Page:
As shown in FIGS. 13 ad 14, gas holes 121 are opened on a bottom (i.e., closed end) of the inside protecting cover 31, and a gas hole 122 is opened on a bottom (i.e. closed end) of the outside protecting cover 32. The bottom surface of inside protecting cover 31 is substantially parallel to the bottom surface of outside protecting cover 32. The gas holes 121 opened on the inside protecting cover 31 are offset from the gas hole 122 opened on the outside protecting cover 32. This radial offset arrangement is advantageous to elongate the gas flow path along which measure gas reaches the electrolyte 11 of the oxygen concentration sensing element 10 from the direction of the bottoms of protecting covers 31 and 32

A total of three gas holes 121, opened on the bottom of inside protecting cover 31, are spaced radially from an axis C (FIG. 5) of oxygen concentration sensing element 10 and are positioned symmetrically about this axis C. On the other hand, only one gas hole 122, opened on the bottom of outside protecting cover 32, is position on the axis C.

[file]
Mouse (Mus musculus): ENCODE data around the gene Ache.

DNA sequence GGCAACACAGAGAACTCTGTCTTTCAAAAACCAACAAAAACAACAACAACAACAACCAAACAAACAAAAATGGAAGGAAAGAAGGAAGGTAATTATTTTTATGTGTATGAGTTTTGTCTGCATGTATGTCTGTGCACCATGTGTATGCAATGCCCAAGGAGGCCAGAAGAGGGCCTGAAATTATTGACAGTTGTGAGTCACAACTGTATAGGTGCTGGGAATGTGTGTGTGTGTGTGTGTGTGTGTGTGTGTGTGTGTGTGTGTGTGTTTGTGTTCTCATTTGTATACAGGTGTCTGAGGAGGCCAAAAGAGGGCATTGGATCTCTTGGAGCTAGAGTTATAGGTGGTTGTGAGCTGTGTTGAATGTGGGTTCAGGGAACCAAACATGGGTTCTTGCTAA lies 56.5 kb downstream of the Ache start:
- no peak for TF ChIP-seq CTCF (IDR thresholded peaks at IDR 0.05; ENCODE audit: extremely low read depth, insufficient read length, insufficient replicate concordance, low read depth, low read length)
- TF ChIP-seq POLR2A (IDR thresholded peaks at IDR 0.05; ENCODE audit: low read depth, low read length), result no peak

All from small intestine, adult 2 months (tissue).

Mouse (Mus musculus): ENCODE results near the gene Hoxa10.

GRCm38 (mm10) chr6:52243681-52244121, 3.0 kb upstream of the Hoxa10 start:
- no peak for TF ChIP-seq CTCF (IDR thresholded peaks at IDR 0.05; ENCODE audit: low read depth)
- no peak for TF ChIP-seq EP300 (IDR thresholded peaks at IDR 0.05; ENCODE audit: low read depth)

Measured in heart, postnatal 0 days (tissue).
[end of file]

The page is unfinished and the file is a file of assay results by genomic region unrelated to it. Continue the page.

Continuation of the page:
A total of six gas holes 123 are opened on the cylindrical wall of the inside protecting cover 31. A total of six gas holes 124 are opened on the cylindrical wall of the outside protecting cover 32. Gas holes 123 opened on the inside protecting cover 31 are offset in the axial direction from gas holes 124 opened on the outside protecting cover 32. More specifically, gas holes 123 are positioned at the opened-end side of the inside protecting cover 31, while gas holes 124 are positioned at the closed-end side of the outside protecting cover 32. This axial offset arrangement is advantageous to elongate the gas flow path along which measure gas reaches the electrolyte 11 of the oxygen concentration sensing element 10 from the directions of the side walls of the protecting covers 31 and 32.